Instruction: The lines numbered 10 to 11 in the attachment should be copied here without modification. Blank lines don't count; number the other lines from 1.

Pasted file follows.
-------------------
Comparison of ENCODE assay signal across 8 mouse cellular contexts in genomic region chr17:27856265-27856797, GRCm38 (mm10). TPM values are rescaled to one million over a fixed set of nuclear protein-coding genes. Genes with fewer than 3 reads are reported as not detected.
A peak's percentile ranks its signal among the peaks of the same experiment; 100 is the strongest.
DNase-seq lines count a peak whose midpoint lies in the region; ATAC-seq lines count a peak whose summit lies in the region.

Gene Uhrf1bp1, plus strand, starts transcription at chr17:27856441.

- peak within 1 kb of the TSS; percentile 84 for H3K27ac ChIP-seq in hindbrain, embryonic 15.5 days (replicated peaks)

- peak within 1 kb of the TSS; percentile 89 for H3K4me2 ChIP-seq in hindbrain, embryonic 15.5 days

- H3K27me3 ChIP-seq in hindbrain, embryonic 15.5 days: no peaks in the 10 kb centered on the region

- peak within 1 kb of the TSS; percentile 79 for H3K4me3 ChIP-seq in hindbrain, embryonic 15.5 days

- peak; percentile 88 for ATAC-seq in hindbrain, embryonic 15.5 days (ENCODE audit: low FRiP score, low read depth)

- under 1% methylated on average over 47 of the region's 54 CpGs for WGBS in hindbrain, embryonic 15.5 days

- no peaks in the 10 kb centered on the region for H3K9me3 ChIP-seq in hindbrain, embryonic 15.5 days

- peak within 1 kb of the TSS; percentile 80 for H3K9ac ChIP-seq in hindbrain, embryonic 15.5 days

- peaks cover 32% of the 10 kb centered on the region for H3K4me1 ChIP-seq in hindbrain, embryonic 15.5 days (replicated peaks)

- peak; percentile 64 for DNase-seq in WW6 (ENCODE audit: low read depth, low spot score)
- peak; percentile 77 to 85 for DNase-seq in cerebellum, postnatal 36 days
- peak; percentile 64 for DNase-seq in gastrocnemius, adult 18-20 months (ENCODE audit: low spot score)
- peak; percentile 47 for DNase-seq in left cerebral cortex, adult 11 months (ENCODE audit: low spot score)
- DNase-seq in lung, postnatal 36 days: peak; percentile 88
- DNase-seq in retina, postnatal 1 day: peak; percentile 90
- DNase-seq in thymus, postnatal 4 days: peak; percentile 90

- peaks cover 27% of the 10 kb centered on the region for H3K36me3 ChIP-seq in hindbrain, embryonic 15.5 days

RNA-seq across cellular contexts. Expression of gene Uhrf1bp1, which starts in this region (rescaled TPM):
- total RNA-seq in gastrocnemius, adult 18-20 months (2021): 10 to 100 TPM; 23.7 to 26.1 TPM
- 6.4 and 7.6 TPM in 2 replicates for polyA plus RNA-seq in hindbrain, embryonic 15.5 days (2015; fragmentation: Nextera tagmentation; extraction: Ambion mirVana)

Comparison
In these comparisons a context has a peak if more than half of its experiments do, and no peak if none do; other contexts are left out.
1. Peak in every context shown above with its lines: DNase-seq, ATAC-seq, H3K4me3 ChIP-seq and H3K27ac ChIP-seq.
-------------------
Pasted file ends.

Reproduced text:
- under 1% methylated on average over 47 of the region's 54 CpGs for WGBS in hindbrain, embryonic 15.5 days

- no peaks in the 10 kb centered on the region for H3K9me3 ChIP-seq in hindbrain, embryonic 15.5 days